Take a test drive of mindfulness.
Just push play and follow along.
Moodfit provides mindfulness audio tracks for you to learn the process right from the start. No previous experience required. Moodfit also allows you to track your mindfulness practice that is done outside of Moodfit. Using Moodfit you can compare your mindfulness minutes to other variables like your mood and sleep to spot relationships and patterns.
In a nutshell, mindfulness is present moment awareness without judgment. When doing mindfulness one puts their attention on an "anchor" like their breath or part of their body. They continue to focus their attention on this anchor, then when thoughts distract them they become aware of this, let the thoughts go without judgment of them, then bring their attention back to their anchor.
By repeating this process the mindfulness practitioner literally builds up their mental muscles to be able to place their focus on something at will and to be able to better hold that focus and to more quickly become aware of when that focus is broken. Additionally, the mindfulness practitioner becomes skilled to more easily release intrusive thoughts without becoming attached to them.
Building up such mental muscles can then be applied throughout one's life in personal and professional situations.
The benefits of regularly practicing mindfulness include include lowering stress, decreasing depression, improving memory, and increasing emotional regulation. In a large-scale review of more than 400 previous studies, mindfulness was identified as an effective mental health practice for helping almost all people improve their physical and psychological well-being.*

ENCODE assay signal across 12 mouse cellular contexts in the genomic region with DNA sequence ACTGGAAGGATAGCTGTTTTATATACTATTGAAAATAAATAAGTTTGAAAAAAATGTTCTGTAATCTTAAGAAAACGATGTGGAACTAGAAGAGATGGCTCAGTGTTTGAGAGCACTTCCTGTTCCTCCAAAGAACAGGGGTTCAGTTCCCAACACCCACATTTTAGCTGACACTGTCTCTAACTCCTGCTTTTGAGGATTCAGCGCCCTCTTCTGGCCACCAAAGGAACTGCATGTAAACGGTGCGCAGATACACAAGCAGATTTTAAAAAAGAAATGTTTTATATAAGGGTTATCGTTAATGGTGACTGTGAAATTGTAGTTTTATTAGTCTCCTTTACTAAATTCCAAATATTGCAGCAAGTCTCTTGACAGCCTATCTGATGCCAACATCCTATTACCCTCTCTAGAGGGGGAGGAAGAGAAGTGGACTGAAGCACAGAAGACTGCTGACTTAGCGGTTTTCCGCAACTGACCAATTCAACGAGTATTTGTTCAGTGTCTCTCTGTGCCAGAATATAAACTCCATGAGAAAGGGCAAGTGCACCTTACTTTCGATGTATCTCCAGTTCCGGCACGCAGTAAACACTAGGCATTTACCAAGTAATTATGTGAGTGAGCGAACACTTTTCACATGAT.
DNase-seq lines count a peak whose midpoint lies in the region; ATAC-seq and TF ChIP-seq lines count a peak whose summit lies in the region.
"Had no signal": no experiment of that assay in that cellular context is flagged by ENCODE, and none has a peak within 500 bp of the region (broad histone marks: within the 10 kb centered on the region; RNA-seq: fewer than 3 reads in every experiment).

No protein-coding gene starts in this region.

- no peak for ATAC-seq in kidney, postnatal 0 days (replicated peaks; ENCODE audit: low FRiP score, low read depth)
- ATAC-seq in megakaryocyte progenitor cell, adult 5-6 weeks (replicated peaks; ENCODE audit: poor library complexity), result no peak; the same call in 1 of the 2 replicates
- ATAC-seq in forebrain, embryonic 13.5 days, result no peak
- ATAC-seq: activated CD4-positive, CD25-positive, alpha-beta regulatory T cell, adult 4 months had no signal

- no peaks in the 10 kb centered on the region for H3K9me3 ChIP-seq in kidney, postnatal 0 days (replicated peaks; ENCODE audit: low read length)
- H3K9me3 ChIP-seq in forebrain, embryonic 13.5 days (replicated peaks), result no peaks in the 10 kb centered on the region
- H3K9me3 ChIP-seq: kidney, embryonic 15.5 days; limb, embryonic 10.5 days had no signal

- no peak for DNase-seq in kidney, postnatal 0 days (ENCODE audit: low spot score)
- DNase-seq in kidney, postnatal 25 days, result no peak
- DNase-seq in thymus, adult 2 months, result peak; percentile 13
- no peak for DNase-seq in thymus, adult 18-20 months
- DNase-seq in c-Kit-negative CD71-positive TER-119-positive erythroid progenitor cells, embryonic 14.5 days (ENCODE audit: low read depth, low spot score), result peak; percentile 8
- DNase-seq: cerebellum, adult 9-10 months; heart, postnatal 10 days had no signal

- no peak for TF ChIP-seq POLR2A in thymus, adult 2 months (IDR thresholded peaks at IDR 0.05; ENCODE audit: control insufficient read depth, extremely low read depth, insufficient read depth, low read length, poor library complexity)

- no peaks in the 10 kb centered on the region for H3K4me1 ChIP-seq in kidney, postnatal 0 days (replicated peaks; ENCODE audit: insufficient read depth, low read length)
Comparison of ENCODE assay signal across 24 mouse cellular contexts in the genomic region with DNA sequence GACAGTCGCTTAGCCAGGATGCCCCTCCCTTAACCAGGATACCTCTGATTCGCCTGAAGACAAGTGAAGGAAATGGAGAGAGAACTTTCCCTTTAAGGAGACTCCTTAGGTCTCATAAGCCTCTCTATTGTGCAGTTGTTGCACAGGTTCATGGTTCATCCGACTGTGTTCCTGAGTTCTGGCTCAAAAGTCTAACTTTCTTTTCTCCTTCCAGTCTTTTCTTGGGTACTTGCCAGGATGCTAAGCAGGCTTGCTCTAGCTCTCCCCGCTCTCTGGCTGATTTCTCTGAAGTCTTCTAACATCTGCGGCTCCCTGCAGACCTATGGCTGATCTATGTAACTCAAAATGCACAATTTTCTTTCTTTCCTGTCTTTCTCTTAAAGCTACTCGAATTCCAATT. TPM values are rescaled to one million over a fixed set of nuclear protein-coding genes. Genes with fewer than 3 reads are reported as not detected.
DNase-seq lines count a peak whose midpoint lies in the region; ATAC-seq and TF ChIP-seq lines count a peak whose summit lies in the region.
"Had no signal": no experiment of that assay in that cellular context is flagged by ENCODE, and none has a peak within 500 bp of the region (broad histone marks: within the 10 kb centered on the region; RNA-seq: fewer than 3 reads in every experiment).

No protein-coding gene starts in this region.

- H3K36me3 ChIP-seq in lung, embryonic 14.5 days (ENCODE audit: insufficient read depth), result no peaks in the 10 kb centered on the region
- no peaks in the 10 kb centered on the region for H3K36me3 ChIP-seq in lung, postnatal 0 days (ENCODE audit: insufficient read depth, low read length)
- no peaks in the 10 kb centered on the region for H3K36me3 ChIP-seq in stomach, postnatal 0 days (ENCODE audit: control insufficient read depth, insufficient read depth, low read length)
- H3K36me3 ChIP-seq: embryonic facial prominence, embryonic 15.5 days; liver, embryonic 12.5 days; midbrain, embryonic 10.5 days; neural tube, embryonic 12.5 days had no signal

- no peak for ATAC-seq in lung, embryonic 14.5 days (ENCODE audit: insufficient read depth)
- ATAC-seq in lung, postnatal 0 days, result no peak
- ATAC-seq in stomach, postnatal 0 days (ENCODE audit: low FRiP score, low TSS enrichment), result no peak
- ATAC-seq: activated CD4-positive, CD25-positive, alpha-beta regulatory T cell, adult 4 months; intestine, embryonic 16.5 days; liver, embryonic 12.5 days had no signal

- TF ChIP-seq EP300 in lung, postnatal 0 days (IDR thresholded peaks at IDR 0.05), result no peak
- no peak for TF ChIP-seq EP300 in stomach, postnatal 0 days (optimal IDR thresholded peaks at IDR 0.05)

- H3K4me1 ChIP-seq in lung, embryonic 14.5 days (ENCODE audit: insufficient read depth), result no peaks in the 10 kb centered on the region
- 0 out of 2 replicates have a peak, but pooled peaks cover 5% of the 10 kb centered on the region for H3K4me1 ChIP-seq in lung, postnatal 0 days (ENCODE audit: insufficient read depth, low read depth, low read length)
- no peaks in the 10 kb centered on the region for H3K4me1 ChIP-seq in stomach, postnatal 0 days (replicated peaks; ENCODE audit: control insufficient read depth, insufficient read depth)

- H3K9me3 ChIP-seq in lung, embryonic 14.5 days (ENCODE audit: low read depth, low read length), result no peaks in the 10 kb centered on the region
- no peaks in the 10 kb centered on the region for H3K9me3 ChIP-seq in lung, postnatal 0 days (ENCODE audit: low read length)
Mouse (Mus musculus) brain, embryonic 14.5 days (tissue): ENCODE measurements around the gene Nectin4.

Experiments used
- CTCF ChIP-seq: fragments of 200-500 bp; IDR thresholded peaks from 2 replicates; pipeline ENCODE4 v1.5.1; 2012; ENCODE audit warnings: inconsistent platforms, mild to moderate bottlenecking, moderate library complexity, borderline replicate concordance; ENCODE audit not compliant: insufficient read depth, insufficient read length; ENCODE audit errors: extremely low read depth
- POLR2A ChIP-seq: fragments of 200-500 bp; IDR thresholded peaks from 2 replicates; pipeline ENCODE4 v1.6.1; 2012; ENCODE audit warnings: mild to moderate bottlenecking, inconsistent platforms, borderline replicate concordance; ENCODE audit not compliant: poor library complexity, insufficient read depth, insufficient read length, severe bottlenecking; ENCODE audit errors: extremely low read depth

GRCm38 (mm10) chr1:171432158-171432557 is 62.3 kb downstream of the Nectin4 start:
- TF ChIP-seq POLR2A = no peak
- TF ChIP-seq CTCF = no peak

What's important with mindfulness meditation isn't the particular type of mindfulness you practice, e.g. breath meditation vs a body scan. Instead, what matters is that you develop a consistent daily practice.
Note that mindfulness isn't about trying to stop thoughts from entering your brain. Instead, mindfulness is about simply being aware when a thought has entered your mind, to acknowledge it without judgment, then to simply bring your attention back to your meditation. Each time you do this cycle of recognizing a thought has come into your head, not judging it, then bringing your attention back to your meditation is like a little exercise for your brain. When you think of it this way you realize that the thoughts that come into your head aren't an issue. Instead they're actually an opportunity to build up your mental muscles.
While we believe in the positive effects of mindfulness meditation, it's often not easy for many people to practice it consistently. So don't be frustrated if you find it difficult! Be patient with yourself and try different types of meditations.
Finally, note that some meditations can be activating to those with trauma histories, e.g. meditations involving the body. Always take care of yourself and stop right away any meditations that cause you significant discomfort. Mental health resources are available here.
* van Agteren J, Iasiello M, Lo L et al. "A systematic review and meta-analysis of psychological interventions to improve mental wellbeing." Nat Hum Behav. 2021. doi:10.1038/s41562-021-01093-w
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